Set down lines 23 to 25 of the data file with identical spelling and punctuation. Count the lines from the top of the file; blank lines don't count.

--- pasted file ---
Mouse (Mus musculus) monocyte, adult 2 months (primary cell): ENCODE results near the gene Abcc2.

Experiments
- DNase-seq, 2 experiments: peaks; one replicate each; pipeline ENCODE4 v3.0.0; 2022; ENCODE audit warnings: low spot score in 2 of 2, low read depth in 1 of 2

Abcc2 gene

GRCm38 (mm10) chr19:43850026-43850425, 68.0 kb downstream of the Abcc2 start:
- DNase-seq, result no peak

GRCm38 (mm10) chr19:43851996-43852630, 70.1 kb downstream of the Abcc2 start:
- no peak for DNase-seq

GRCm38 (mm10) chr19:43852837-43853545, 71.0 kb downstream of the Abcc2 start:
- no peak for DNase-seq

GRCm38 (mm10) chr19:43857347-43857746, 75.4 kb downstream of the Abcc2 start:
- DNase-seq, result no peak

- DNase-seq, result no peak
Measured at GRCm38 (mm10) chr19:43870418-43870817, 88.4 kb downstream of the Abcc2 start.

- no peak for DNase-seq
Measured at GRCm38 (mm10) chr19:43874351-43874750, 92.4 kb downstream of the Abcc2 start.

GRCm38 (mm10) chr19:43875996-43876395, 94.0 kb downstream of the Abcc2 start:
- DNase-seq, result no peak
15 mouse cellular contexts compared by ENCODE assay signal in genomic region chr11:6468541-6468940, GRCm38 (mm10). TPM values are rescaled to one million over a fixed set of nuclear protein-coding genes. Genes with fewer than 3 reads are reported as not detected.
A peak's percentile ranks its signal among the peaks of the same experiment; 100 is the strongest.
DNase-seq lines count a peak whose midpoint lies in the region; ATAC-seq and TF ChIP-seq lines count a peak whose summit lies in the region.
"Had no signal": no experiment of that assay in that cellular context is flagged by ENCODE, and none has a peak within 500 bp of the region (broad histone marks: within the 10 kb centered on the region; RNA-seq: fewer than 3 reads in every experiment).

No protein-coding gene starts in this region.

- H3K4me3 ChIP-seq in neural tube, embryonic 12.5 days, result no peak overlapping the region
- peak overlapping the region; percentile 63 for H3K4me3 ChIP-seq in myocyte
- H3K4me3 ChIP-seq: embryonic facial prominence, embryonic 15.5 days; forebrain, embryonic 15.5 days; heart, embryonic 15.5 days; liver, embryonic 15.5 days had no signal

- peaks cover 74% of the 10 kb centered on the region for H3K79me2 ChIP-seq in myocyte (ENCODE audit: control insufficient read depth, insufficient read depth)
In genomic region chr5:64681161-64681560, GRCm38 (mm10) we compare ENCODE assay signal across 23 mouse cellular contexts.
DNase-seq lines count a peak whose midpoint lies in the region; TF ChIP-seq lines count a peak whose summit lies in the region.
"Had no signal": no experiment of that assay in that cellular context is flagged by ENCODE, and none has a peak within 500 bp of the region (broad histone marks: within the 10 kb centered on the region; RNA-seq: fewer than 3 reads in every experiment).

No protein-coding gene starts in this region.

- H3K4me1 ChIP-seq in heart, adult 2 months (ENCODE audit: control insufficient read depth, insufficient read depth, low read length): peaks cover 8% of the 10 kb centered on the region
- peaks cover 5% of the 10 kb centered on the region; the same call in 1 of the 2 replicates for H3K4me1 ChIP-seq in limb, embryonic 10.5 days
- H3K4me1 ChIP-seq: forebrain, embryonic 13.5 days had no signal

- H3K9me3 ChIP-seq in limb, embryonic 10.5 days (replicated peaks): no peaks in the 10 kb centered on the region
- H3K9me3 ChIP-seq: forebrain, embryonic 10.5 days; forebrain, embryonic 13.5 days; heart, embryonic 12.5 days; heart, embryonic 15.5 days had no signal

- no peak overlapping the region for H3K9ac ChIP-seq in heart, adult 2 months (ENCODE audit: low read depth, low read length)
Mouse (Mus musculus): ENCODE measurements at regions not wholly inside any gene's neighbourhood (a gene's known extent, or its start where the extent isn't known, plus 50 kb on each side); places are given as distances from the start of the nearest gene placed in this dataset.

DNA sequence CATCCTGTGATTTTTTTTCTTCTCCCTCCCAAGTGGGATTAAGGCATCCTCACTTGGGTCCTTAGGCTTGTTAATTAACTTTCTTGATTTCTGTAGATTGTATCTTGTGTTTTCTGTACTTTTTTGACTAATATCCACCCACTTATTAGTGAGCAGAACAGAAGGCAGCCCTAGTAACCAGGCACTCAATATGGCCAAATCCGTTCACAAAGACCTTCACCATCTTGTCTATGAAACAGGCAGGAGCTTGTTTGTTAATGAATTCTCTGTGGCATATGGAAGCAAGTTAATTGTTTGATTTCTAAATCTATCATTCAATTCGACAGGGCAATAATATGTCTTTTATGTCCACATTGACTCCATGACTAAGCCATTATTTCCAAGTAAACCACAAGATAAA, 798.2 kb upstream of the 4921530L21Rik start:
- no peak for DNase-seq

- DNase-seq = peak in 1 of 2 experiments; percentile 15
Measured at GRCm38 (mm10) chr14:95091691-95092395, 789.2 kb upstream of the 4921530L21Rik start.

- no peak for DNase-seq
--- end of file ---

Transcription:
No protein-coding gene starts in this region.

- H3K4me3 ChIP-seq in neural tube, embryonic 12.5 days, result no peak overlapping the region
- peak overlapping the region; percentile 63 for H3K4me3 ChIP-seq in myocyte